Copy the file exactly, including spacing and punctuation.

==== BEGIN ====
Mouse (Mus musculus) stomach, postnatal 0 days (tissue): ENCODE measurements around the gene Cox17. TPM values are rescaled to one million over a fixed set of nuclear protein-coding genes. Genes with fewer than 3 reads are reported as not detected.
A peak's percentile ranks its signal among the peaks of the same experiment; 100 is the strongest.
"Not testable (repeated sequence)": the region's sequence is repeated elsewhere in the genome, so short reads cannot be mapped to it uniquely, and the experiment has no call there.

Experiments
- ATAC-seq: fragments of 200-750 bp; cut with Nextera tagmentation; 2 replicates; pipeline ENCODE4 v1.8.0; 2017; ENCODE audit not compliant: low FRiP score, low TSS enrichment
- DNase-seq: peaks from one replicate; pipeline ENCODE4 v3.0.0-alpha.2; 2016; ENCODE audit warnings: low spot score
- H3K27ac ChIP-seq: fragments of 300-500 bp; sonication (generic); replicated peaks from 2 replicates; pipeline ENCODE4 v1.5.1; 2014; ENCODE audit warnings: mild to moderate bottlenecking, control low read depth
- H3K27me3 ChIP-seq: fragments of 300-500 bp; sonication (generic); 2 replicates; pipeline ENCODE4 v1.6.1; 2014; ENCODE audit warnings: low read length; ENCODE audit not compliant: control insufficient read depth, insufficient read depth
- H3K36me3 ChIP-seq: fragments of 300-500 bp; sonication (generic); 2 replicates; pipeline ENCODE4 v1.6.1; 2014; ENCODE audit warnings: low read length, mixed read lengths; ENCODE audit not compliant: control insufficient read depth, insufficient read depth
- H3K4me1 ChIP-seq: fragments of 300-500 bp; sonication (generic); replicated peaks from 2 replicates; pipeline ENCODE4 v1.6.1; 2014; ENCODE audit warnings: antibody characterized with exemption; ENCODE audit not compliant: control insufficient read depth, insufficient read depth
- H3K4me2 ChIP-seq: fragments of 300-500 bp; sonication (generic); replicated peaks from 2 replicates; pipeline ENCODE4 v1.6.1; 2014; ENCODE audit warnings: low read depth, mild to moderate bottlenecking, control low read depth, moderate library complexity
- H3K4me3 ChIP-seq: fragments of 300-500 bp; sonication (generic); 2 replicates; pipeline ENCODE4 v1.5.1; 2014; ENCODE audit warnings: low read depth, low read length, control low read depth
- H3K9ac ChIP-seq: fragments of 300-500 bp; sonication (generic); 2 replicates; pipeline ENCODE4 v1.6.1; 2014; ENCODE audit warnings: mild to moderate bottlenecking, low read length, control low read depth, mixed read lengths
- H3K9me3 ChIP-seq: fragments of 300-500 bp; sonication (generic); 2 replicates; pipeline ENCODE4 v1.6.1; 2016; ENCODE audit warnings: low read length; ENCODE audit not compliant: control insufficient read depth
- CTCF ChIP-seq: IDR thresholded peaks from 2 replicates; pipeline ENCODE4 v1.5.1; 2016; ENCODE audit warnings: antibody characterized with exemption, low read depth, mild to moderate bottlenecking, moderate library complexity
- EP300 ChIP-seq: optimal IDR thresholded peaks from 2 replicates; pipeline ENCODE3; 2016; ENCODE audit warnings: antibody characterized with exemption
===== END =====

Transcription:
Mouse (Mus musculus) stomach, postnatal 0 days (tissue): ENCODE measurements around the gene Cox17. TPM values are rescaled to one million over a fixed set of nuclear protein-coding genes. Genes with fewer than 3 reads are reported as not detected.
A peak's percentile ranks its signal among the peaks of the same experiment; 100 is the strongest.
"Not testable (repeated sequence)": the region's sequence is repeated elsewhere in the genome, so short reads cannot be mapped to it uniquely, and the experiment has no call there.

Experiments
- ATAC-seq: fragments of 200-750 bp; cut with Nextera tagmentation; 2 replicates; pipeline ENCODE4 v1.8.0; 2017; ENCODE audit not compliant: low FRiP score, low TSS enrichment
- DNase-seq: peaks from one replicate; pipeline ENCODE4 v3.0.0-alpha.2; 2016; ENCODE audit warnings: low spot score
- H3K27ac ChIP-seq: fragments of 300-500 bp; sonication (generic); replicated peaks from 2 replicates; pipeline ENCODE4 v1.5.1; 2014; ENCODE audit warnings: mild to moderate bottlenecking, control low read depth
- H3K27me3 ChIP-seq: fragments of 300-500 bp; sonication (generic); 2 replicates; pipeline ENCODE4 v1.6.1; 2014; ENCODE audit warnings: low read length; ENCODE audit not compliant: control insufficient read depth, insufficient read depth
- H3K36me3 ChIP-seq: fragments of 300-500 bp; sonication (generic); 2 replicates; pipeline ENCODE4 v1.6.1; 2014; ENCODE audit warnings: low read length, mixed read lengths; ENCODE audit not compliant: control insufficient read depth, insufficient read depth
- H3K4me1 ChIP-seq: fragments of 300-500 bp; sonication (generic); replicated peaks from 2 replicates; pipeline ENCODE4 v1.6.1; 2014; ENCODE audit warnings: antibody characterized with exemption; ENCODE audit not compliant: control insufficient read depth, insufficient read depth
- H3K4me2 ChIP-seq: fragments of 300-500 bp; sonication (generic); replicated peaks from 2 replicates; pipeline ENCODE4 v1.6.1; 2014; ENCODE audit warnings: low read depth, mild to moderate bottlenecking, control low read depth, moderate library complexity
- H3K4me3 ChIP-seq: fragments of 300-500 bp; sonication (generic); 2 replicates; pipeline ENCODE4 v1.5.1; 2014; ENCODE audit warnings: low read depth, low read length, control low read depth
- H3K9ac ChIP-seq: fragments of 300-500 bp; sonication (generic); 2 replicates; pipeline ENCODE4 v1.6.1; 2014; ENCODE audit warnings: mild to moderate bottlenecking, low read length, control low read depth, mixed read lengths
- H3K9me3 ChIP-seq: fragments of 300-500 bp; sonication (generic); 2 replicates; pipeline ENCODE4 v1.6.1; 2016; ENCODE audit warnings: low read length; ENCODE audit not compliant: control insufficient read depth
- CTCF ChIP-seq: IDR thresholded peaks from 2 replicates; pipeline ENCODE4 v1.5.1; 2016; ENCODE audit warnings: antibody characterized with exemption, low read depth, mild to moderate bottlenecking, moderate library complexity
- EP300 ChIP-seq: optimal IDR thresholded peaks from 2 replicates; pipeline ENCODE3; 2016; ENCODE audit warnings: antibody characterized with exemption